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Telephone Surprises!

In my quest to find that perfect vintage rotary telephone I have purchased many, many phones—mostly from eBay but also from other sources. When I arrive home to find a package waiting for me on the front porch it’s like getting a birthday present, or a Christmas present all year! I find it exciting to open a box and see just what I have bought this time. I like them dirty (not broken) and wonder about the history of the telephone. I wonder where the telephone sat or hung for all the years—while in service and since someone decided to unplug it and get a more modern instrument. So opening up that box is the first step of the process of restoring and returning the telephone into service.

Along the way there have been surprises. While walking from the porch to my kitchen table with the box left by the UPS person, or the Postal Service employee, the first sign that things aren’t going to be good is when the contents move around inside the box—-Not Good. Before I even bend open the box top I am holding my breath knowing that something inside may be broken. There have been times when there were more pieces laying in the box than expected. And in my opinion it’s never the fault of the service that brought my package to me…it’s been because of faulty packaging. But that’s another story. Carefully I examine the telephone as I unwrap bubble wrap, or push aside foam peanuts to get to the good stuff. First I take a look at the case of the phone, checking the corners as they are the first thing to break. Then I look at the dial. Did I get a bonus? To me bonuses are things like a vintage number card in the center of the finger wheel. I’ve had double bonuses when removing the card only to find another underneath the one that was displayed. Maybe someone changed numbers. I have seen handwritten phone numbers displayed only to find an original card below with Letters and Numbers, like WEbster9-1234. Now that is exciting!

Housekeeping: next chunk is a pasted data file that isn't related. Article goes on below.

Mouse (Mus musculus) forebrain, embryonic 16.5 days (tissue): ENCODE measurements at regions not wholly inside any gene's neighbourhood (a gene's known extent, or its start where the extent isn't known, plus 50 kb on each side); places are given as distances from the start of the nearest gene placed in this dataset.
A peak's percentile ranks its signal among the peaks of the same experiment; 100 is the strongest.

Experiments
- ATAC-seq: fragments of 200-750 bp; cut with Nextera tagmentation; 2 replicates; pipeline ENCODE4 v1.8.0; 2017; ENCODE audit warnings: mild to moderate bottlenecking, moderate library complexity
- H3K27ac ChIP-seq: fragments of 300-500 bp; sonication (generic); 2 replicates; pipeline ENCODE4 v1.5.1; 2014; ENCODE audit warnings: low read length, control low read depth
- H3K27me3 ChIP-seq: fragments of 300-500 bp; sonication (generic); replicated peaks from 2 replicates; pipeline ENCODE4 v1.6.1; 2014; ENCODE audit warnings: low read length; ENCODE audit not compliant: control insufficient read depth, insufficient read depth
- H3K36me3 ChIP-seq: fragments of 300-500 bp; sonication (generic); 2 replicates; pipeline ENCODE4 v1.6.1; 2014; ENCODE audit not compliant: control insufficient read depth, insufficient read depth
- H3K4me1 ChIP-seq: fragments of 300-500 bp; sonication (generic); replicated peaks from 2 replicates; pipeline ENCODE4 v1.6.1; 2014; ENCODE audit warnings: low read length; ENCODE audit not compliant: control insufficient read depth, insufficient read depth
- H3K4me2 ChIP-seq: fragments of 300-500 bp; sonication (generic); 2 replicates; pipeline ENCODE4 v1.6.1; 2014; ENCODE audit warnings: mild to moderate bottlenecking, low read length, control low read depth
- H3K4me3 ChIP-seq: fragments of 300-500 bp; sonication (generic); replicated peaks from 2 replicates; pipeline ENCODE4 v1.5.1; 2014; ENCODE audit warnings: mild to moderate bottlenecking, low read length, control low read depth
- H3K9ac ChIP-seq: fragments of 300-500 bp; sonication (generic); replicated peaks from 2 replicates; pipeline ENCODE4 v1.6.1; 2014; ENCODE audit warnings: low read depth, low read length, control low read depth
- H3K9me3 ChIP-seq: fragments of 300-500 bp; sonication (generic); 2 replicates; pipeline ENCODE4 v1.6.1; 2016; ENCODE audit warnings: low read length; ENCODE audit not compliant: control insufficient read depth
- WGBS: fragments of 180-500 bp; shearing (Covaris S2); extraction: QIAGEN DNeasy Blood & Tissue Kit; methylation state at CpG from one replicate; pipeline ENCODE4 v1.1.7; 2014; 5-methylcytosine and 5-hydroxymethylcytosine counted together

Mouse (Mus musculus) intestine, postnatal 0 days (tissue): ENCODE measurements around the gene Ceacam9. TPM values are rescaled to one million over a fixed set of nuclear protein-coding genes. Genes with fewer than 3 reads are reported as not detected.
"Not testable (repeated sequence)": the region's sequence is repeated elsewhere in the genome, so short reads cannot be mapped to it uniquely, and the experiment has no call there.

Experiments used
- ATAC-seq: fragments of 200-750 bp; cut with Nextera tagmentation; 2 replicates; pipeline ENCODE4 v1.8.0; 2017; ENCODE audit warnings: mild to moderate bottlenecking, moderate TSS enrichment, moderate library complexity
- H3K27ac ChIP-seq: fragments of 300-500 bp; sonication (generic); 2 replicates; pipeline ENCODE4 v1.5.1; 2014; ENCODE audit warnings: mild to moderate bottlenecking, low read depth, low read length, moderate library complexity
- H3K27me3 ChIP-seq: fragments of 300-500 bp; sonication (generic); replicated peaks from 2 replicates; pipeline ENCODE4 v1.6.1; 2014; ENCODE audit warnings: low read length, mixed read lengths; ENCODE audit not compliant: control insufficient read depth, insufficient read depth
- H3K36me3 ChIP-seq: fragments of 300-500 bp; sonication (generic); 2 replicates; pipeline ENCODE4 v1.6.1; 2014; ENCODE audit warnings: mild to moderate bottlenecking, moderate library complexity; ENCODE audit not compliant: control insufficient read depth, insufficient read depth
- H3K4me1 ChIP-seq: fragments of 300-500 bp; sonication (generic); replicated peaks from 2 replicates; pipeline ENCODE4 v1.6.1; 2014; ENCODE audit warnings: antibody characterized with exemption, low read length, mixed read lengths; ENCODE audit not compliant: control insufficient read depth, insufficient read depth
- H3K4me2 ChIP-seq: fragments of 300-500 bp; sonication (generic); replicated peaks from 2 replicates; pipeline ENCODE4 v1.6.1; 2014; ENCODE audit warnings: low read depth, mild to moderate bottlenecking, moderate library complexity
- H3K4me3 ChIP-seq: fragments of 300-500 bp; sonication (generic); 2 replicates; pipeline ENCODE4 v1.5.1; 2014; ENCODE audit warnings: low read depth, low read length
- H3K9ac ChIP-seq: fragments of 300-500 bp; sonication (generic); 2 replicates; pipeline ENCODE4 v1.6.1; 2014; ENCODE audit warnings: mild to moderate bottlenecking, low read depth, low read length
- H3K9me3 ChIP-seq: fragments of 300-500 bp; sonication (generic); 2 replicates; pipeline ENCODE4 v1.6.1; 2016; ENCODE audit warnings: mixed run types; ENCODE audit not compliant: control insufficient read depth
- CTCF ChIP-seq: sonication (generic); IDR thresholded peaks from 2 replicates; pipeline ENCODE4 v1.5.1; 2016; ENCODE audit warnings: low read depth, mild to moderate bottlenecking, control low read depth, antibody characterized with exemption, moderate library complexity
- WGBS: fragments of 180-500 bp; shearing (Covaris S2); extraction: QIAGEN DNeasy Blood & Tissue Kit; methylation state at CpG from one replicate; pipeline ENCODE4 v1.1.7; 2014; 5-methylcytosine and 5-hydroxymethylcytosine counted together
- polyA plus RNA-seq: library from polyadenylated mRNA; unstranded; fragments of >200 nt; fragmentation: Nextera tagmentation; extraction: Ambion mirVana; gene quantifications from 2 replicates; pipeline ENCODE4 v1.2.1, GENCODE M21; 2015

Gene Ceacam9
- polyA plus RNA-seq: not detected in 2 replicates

When buying from eBay it is often the listing with the fewest words describing the telephone that are the best buys. I have been treated to a real find on a phone that had very little description. I trusted my instincts by looking at one small, dark blurry photo and asking a couple questions. But the surprise that sticks in my mind more than any other happened while unpacking a vintage 1960’s wall phone—a Western Electric model 554. The telephone itself was nothing too unusual. It was a typical rotary dial wall phone—a cherry red one. I was optimistic after my initial exterior examination. But something distracted me and I set the telephone down on the kitchen table and didn’t return for several hours. When finally I was able to look inside to see what was what in there, such as ringer bell dates (I’ve even opened phones to find NO ringer bells), network block date, dial date and color code, etc. I was excited about what a nice telephone I had purchased. I decided I would begin my restoration process immediately.

Rather than take the telephone from my kitchen table to my work bench I started dismantling the phone right then and there. I took a screw driver and removed a brass ringer gong. As I did I felt something crawling on my hand. Looking down as I lifted the gong away from the phone I saw small spiders spilling out of the gong, up my fingers and all over the top of my hand, making their way to my wrist. They were so small that they were nearly invisible. Those little spiders were light colored and looked like they had just been born. But they were quick! I ran to the kitchen sink and was able to run my hand and the gong under water to remove those pesky spiders! Yikes! I went back to the phone and removed the other bell and examined the entire phone quickly. No other spiders were found. The telephone had originated in a southern State where it was much warmer than here in Michigan for that time of year. It was not a pleasant experience to say the least. I did learn a few lessons from that experience however. One was to keep those dirty old phones off the kitchen table. Secondly I learned to open the phones carefully–who knows, there could be anything inside of there. In fact I have since opened other phones that had been in boxes in barns and garages with remnants of dead insects inside.

So be careful when opening up a “new” phone.  Surprises do happen!

Oh look, there’s a box on my porch. I wonder what’s inside?………………………

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